Oxide Perovskites for Thermally Enhanced Solar Energy Conversion

Lead Research Organisation: University of Oxford
Department Name: Oxford Chemistry


The following research proposal is aimed at providing a fundamental understanding of how dopants and defects (including their
respective energetic and structural disorder) can modify the electronic structure and charge transport properties of main group metal
oxide perovskites, such as oxygen-deficient BaSnO3-x, which possess optically active valent ns2 lone pair states. This project offers an
exceptional combination of fundament energy materials theory, advanced spectroscopic characterization, and device
demonstrations. One of the main goals of the project is to resolve certain controversies in the current understanding of charge
transport in engineered metal oxide semiconductors, which often deviate from the typical band-like models applied to classical
crystalline absorber materials. Adding specific dopants and/or defects into oxide perovskites, at relatively high concentrations (1-10
mol %) can lead to increased peak charge carrier mobilities, moderate carrier concentrations (via compensation), and simultaneously
generate mid-band gap states with relatively strong optical transitions. This engineering process has the potential to substantially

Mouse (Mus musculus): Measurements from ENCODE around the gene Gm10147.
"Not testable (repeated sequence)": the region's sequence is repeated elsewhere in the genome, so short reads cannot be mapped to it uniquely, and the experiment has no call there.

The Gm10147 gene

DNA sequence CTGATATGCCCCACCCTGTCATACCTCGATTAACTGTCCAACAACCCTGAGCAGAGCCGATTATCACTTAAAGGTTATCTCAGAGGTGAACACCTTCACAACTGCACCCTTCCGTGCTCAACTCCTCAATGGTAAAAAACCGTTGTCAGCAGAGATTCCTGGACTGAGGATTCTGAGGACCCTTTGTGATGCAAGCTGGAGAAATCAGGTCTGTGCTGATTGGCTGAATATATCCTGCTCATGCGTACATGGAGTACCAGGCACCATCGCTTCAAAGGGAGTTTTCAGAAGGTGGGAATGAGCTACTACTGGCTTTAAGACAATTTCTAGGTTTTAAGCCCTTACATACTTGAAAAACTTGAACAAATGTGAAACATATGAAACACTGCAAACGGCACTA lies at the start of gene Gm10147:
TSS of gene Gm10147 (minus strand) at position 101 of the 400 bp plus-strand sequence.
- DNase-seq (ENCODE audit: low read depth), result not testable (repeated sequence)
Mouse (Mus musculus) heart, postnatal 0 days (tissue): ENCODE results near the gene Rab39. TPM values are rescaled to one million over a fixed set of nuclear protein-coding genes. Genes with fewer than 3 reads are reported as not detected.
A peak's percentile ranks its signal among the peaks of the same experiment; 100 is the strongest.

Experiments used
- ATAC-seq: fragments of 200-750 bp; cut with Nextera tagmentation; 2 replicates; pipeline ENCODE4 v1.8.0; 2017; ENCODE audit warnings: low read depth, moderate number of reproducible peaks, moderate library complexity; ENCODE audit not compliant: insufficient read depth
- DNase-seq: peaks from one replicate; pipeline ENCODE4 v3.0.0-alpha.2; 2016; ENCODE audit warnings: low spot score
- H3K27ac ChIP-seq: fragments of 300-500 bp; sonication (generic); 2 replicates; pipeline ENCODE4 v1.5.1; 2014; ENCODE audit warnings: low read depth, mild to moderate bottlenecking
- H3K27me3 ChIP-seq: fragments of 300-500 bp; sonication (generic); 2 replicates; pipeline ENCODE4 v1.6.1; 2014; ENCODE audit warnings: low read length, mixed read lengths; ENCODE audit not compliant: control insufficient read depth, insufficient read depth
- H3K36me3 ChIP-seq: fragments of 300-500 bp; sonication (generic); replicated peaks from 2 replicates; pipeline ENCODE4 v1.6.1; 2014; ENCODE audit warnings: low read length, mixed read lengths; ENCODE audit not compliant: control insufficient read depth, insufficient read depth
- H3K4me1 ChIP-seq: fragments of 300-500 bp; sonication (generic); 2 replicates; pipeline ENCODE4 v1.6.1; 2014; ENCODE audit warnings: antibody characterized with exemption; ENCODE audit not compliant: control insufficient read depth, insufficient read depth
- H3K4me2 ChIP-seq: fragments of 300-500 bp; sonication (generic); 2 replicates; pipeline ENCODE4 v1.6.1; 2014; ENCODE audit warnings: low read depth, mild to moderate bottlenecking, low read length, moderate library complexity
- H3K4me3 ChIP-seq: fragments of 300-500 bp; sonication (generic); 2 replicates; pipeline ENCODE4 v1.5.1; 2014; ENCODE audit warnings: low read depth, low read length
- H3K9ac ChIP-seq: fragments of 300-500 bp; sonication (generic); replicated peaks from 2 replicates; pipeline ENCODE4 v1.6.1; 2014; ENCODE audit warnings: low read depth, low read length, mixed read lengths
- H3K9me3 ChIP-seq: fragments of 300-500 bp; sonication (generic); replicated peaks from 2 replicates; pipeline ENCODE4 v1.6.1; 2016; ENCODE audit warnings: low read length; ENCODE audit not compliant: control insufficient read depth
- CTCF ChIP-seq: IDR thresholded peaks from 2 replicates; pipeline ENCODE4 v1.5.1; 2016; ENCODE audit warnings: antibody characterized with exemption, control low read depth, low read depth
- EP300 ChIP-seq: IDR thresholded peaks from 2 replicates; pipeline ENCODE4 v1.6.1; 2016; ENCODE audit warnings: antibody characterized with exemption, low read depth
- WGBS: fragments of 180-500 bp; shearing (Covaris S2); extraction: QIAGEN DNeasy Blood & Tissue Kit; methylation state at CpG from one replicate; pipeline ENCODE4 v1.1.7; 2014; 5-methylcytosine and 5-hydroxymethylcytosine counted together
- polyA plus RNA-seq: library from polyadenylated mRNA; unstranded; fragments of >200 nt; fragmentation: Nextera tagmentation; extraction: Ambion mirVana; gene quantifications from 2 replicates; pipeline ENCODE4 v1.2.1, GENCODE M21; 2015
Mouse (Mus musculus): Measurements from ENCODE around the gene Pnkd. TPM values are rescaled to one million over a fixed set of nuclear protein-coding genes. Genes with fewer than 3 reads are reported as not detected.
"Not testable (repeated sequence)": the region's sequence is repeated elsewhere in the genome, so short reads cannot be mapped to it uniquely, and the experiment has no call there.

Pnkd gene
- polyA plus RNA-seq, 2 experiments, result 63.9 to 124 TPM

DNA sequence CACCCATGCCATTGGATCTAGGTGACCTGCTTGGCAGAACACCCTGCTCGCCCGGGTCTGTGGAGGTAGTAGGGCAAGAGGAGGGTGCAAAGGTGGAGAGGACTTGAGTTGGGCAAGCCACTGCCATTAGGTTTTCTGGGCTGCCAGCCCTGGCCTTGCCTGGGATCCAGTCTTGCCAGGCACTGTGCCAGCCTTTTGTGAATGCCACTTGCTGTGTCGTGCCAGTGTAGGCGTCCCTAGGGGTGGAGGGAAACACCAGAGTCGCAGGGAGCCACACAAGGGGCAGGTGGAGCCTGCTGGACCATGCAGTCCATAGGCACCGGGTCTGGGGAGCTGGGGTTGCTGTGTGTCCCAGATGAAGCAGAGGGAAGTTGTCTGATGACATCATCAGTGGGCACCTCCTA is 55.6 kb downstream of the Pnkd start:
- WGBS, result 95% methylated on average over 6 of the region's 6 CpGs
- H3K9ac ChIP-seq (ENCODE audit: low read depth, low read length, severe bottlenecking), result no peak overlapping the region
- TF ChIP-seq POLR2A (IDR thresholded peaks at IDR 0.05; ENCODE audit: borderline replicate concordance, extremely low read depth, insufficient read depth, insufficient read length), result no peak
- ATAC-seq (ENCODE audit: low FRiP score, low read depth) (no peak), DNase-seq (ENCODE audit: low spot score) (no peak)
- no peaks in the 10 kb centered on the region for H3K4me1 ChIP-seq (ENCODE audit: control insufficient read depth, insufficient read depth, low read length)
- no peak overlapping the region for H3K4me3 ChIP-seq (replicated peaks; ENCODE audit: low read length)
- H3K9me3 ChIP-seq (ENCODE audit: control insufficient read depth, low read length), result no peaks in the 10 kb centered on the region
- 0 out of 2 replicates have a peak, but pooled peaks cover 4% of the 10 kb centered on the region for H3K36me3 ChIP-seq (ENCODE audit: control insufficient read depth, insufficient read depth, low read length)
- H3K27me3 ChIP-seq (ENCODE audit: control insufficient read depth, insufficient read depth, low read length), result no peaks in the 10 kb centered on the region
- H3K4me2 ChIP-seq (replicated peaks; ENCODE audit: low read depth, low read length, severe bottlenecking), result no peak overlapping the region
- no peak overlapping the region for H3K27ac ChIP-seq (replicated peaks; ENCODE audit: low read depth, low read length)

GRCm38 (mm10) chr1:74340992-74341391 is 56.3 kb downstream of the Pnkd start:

enhance the optoelectronic performance of the oxide semiconductors. A combination of state-of-the-art experimental and
theoretical approaches will be used, including advanced chemical deposition and device fabrication, in-depth materials
characterization, photo-electrochemical/catalytic analysis, and energy and time dependant spectroscopy. A unique aspect of this
research is the characterization of temperature-dependent charge carrier dynamics to provide an accurate mechanistic
understanding of thermally activated charge transport in oxide materials by considering dynamic disorder models. Subsequently, we
aim to demonstrate how solar thermal integration can act as an innovative strategy to enhance the performance of oxide based
photocatalytic and photovoltaic (PV) systems for efficient solar energy conversion up to 10%.


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